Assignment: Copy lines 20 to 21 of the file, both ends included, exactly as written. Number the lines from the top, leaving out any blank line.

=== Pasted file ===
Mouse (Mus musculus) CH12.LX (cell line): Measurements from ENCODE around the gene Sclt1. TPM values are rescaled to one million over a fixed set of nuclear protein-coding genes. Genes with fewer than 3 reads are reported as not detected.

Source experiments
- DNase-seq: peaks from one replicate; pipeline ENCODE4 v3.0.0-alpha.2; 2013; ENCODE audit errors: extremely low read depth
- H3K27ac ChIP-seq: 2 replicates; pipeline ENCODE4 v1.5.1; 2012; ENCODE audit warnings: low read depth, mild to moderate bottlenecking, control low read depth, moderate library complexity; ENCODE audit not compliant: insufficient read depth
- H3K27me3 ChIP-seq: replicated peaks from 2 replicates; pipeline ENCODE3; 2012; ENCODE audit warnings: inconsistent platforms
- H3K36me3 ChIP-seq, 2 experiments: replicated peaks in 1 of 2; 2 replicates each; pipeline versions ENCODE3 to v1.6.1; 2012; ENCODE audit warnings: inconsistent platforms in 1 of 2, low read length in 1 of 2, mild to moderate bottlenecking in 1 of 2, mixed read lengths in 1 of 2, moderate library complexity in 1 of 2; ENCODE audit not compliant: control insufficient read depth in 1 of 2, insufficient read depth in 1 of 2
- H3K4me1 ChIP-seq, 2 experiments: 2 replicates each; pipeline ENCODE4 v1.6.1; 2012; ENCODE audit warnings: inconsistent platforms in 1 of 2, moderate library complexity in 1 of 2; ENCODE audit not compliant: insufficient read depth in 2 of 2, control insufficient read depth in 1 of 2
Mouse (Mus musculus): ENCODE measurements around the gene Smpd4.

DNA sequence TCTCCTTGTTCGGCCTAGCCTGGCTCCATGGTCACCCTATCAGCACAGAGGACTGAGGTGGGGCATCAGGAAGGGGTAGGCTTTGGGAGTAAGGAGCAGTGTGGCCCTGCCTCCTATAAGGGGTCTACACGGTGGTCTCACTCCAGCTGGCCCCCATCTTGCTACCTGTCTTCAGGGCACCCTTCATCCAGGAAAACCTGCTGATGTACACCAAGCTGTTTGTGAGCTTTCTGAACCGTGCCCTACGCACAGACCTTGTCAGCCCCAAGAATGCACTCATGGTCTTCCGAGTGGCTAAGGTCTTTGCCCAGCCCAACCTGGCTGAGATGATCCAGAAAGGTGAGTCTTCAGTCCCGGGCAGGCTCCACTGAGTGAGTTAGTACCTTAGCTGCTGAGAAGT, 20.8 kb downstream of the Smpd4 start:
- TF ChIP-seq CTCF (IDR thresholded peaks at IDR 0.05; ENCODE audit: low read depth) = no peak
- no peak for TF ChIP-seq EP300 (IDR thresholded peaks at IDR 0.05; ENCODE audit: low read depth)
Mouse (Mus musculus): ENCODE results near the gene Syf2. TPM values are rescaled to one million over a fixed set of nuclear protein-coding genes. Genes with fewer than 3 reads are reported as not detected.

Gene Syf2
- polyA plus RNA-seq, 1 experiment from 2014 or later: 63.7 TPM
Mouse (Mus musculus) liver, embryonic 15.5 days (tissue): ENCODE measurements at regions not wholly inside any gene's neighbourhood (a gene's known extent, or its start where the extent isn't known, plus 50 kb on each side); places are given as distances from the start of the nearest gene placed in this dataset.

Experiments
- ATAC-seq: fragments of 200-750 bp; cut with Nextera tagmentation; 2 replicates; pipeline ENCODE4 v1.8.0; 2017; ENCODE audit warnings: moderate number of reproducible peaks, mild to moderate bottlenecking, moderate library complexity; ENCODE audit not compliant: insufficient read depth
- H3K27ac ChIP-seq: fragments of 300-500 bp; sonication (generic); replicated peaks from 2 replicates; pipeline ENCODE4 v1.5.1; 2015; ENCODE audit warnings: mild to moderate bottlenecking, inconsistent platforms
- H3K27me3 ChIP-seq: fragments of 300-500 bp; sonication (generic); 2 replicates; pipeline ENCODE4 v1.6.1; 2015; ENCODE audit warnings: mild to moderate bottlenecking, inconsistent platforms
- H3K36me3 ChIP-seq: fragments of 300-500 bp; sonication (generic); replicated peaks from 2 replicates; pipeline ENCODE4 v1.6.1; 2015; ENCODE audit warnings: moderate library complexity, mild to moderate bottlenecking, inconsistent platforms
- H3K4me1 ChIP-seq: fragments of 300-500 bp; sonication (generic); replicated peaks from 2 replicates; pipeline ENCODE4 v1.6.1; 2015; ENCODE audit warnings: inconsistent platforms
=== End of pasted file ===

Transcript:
- H3K36me3 ChIP-seq: fragments of 300-500 bp; sonication (generic); replicated peaks from 2 replicates; pipeline ENCODE4 v1.6.1; 2015; ENCODE audit warnings: moderate library complexity, mild to moderate bottlenecking, inconsistent platforms
- H3K4me1 ChIP-seq: fragments of 300-500 bp; sonication (generic); replicated peaks from 2 replicates; pipeline ENCODE4 v1.6.1; 2015; ENCODE audit warnings: inconsistent platforms